Google I/O is the search giant's yearly developer conference – in 2022 it's hosted from the Shoreline Amphitheatre in Mountain View, California, from 11th to 12th May in 2022 – which features keynotes around Google's core software and hardware products.
For the 2022 showcase I expect it'll mean some fairly big things, not only in terms of Android updates, but also on the hardware front. There's long been rumours of a new all-Google wearable (largely expected to be a watch), plus talk around the latest Pixel phone (or is that phones, plural?). Here's what I expect to see.
1. Google Pixel 6a
The 'a' model in the Pixel line of mobile phones is effectively the 'lite' version. It's widely believed that the Google Pixel 6a will be announced at I/O 2022 – skirting the delays that plagued its 5a predecessor back in 2021.
I think it makes perfect sense that the 6a will arrive at I/O: there's been ample time for the Pixel 6 and Pixel 6 Pro to make their mark, so if you've not been lured in by those handsets and have been waiting for something more affordable, but cut from the same cloth in terms of appearance, the Pixel 6a has to be the ticket.
So what to expect from the Pixel 6a? If it's following in the footsteps of previous generations then I think it'll look a lot like the Pixel 6, albeit with less premium cameras, but I do think Google will continue to push Tensor, its own chipset, to promote all things Google across the full range – so no major cut in raw power terms.
2. Google Pixel Watch
This one has long been talked about: a proper Google smartwatch. It's already broken cover with Samsung Galaxy Watch 4-beating hardware – so I can't see any reason why Google I/O 2022 wouldn't be the launch site for this all-new and all-important wearable.
Exactly how Google intends to sell the watch beyond its competition is the big question though. I've used plenty of Wear OS devices in the past, which are fine enough, but there's never quite that Apple Watch level of seamlessness that you get from the non-Android competitor.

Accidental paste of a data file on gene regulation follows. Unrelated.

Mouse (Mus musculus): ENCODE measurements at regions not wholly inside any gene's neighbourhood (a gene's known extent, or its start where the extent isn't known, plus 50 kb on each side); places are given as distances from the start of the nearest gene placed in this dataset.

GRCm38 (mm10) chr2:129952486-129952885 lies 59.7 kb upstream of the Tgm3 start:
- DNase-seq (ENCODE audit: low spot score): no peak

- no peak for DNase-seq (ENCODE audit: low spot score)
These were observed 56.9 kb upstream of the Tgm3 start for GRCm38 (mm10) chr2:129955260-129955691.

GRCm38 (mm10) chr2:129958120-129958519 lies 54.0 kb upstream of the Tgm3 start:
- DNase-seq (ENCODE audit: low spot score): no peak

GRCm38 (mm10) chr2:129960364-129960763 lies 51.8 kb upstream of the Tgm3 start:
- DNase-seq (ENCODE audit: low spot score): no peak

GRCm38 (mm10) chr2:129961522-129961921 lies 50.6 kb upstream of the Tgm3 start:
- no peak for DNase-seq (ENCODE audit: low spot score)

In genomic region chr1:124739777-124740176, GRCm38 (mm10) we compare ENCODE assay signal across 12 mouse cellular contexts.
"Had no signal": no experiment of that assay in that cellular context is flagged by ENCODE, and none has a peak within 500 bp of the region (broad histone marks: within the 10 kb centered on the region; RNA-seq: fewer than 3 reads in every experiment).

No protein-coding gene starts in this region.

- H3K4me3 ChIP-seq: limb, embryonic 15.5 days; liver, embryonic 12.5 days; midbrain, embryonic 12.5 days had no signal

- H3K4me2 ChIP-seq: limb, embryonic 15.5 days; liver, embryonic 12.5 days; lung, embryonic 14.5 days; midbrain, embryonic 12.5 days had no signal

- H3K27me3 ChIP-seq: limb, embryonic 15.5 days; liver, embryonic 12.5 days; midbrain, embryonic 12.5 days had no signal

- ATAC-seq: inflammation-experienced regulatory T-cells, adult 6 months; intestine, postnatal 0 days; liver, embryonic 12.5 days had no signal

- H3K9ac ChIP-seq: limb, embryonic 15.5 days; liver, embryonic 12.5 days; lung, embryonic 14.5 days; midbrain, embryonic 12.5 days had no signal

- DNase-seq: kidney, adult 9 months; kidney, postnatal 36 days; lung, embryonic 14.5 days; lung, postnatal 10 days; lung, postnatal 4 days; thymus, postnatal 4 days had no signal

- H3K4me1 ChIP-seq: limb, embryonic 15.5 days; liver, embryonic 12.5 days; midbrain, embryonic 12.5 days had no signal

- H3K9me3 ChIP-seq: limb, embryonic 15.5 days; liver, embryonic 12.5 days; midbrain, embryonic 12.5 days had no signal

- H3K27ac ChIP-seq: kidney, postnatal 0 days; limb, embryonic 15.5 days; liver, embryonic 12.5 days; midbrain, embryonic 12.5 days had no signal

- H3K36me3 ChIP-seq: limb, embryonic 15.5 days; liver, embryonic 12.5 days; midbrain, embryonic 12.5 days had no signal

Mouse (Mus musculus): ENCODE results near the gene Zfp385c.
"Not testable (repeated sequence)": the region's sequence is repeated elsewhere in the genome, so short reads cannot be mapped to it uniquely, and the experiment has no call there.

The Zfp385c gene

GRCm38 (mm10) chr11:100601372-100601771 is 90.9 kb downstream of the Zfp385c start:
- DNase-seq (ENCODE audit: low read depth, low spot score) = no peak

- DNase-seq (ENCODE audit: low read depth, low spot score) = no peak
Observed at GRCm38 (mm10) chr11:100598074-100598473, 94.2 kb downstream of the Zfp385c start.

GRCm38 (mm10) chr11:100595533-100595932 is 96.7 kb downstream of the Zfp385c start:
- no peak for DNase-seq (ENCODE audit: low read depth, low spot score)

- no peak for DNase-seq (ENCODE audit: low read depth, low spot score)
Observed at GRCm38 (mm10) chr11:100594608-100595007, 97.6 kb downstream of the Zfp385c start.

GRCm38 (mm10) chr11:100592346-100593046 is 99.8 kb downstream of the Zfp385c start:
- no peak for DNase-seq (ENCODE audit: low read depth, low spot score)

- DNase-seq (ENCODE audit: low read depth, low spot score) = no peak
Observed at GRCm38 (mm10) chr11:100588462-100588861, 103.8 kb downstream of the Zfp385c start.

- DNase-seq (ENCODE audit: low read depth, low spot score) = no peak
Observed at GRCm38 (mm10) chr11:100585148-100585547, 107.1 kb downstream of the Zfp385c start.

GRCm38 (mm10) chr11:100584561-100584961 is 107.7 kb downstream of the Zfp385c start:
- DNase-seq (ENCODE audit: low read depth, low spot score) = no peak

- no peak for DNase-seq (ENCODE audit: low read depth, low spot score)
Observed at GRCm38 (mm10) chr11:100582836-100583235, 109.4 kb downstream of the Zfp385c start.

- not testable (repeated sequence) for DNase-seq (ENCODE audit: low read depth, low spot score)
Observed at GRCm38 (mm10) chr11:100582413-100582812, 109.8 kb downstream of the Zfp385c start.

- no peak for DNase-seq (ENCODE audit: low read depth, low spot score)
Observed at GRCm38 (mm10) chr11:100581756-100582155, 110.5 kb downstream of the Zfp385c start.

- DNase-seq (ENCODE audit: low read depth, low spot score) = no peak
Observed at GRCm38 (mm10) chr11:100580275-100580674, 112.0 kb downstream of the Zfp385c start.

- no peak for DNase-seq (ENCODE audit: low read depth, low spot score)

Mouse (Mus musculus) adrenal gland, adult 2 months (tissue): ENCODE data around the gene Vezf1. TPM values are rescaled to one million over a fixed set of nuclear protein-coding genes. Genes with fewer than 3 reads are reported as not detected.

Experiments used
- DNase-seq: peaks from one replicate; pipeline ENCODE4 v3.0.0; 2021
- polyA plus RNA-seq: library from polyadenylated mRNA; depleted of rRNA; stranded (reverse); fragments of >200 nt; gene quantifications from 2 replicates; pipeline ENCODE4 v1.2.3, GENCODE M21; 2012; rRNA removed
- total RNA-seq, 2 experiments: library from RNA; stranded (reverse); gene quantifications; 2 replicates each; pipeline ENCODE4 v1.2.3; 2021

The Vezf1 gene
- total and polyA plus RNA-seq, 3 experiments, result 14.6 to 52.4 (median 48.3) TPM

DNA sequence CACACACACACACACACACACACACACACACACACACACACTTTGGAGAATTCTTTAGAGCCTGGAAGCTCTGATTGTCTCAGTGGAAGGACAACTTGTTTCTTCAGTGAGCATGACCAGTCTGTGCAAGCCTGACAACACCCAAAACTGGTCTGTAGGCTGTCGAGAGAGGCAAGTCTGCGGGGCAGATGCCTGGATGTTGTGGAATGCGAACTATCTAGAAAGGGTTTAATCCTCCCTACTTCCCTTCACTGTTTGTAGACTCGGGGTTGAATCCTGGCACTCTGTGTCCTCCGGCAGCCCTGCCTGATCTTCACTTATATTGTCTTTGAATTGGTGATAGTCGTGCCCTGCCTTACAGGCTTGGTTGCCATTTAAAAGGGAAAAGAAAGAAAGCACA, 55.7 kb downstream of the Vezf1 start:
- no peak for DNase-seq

Will the Google Pixel Watch be the device to bring an all-new OS, or at least the next steps for where Wear OS will be headed? I'd like to think so with the latter. Google really needs the Pixel Watch to have a unique selling point to separate it from those other wearables out there.
3. Android 13
I think this one is pretty much a guarantee: every year Google uses I/O to launch its next-gen Android software update, showcasing what's coming to the latest and greatest Android phones and tablets in the near future. As ever, it's another way to promote Pixel as the devices to first receive the update, although I'd expect to see Samsung and maybe some other makers also high up that list too.
What can you expect from Android 13? I believe it'll bring design tweaks, to establish that it's the latest stand-out software solution, along with a better lock screen functionality with more accessible controls for Google Home, 'now playing' screen, and better independent volume adjustments.
I'd really like to see Google offer dual app support for dual SIM devices, something that's long been in Huawei, Xiaomi and umpteen other makers' software over Android for years, but remain unconvinced this'll happen in Android 13.
4. Google Pixel 7 (not launching)
Okay, so I'm turning this one on its head here. I absolutely do not expect to see the Pixel 7 at Google I/O 2022. It's just far too early in this phone series' lifecycle for another champion flagship to be revealed – even teased, to be honest.
Plus, let's not forget, there's all manner of chip shortages and Google will, no doubt, be looking to bolster its power around its own silicon, Tensor, to make the Pixel 7 series the most powerful and attractive in its history.
But I think that'll involve a bit of patience for sure – so watch out around October time to see what ol' Google has got up its sleeve. It could be the phone to really bring it to Samsung and other top-tier makers for 2023.
Google I/O 2022: In summary
All in all, I expect Google I/O 2022 will be the biggest deal for quite some years. After various hardware delays in 2021, this is the year the web giant wants to set things right, while also doubling down on presenting its ecosystem as a fully considered front-to-back operation that can stand up against Apple's well-established competition.